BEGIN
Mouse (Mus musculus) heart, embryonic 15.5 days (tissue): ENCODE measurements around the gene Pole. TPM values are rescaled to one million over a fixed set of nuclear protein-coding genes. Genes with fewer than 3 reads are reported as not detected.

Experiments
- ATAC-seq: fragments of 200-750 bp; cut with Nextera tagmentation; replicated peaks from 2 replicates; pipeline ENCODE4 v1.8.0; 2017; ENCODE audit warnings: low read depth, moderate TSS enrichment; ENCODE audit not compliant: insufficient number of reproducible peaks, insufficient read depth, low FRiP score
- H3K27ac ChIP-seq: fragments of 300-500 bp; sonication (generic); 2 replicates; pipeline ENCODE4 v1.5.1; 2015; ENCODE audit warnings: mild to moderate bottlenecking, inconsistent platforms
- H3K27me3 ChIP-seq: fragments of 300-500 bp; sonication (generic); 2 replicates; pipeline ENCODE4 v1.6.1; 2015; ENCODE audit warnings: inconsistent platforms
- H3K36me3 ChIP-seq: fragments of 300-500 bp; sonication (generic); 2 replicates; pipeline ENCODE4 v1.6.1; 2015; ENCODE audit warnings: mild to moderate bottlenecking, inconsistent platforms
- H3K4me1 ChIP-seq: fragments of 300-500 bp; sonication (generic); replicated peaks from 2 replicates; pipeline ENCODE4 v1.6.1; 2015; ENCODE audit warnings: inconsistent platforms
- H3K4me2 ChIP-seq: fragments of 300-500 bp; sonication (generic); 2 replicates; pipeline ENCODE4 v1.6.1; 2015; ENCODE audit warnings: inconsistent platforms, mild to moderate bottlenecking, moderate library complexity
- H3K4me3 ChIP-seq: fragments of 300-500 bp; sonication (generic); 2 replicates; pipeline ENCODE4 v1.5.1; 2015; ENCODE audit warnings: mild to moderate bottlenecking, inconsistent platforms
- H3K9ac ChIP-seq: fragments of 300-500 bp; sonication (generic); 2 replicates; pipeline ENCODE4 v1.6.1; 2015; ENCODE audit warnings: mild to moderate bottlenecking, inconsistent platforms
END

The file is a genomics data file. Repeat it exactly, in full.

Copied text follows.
Mouse (Mus musculus) heart, embryonic 15.5 days (tissue): ENCODE measurements around the gene Pole. TPM values are rescaled to one million over a fixed set of nuclear protein-coding genes. Genes with fewer than 3 reads are reported as not detected.

Experiments
- ATAC-seq: fragments of 200-750 bp; cut with Nextera tagmentation; replicated peaks from 2 replicates; pipeline ENCODE4 v1.8.0; 2017; ENCODE audit warnings: low read depth, moderate TSS enrichment; ENCODE audit not compliant: insufficient number of reproducible peaks, insufficient read depth, low FRiP score
- H3K27ac ChIP-seq: fragments of 300-500 bp; sonication (generic); 2 replicates; pipeline ENCODE4 v1.5.1; 2015; ENCODE audit warnings: mild to moderate bottlenecking, inconsistent platforms
- H3K27me3 ChIP-seq: fragments of 300-500 bp; sonication (generic); 2 replicates; pipeline ENCODE4 v1.6.1; 2015; ENCODE audit warnings: inconsistent platforms
- H3K36me3 ChIP-seq: fragments of 300-500 bp; sonication (generic); 2 replicates; pipeline ENCODE4 v1.6.1; 2015; ENCODE audit warnings: mild to moderate bottlenecking, inconsistent platforms
- H3K4me1 ChIP-seq: fragments of 300-500 bp; sonication (generic); replicated peaks from 2 replicates; pipeline ENCODE4 v1.6.1; 2015; ENCODE audit warnings: inconsistent platforms
- H3K4me2 ChIP-seq: fragments of 300-500 bp; sonication (generic); 2 replicates; pipeline ENCODE4 v1.6.1; 2015; ENCODE audit warnings: inconsistent platforms, mild to moderate bottlenecking, moderate library complexity
- H3K4me3 ChIP-seq: fragments of 300-500 bp; sonication (generic); 2 replicates; pipeline ENCODE4 v1.5.1; 2015; ENCODE audit warnings: mild to moderate bottlenecking, inconsistent platforms
- H3K9ac ChIP-seq: fragments of 300-500 bp; sonication (generic); 2 replicates; pipeline ENCODE4 v1.6.1; 2015; ENCODE audit warnings: mild to moderate bottlenecking, inconsistent platforms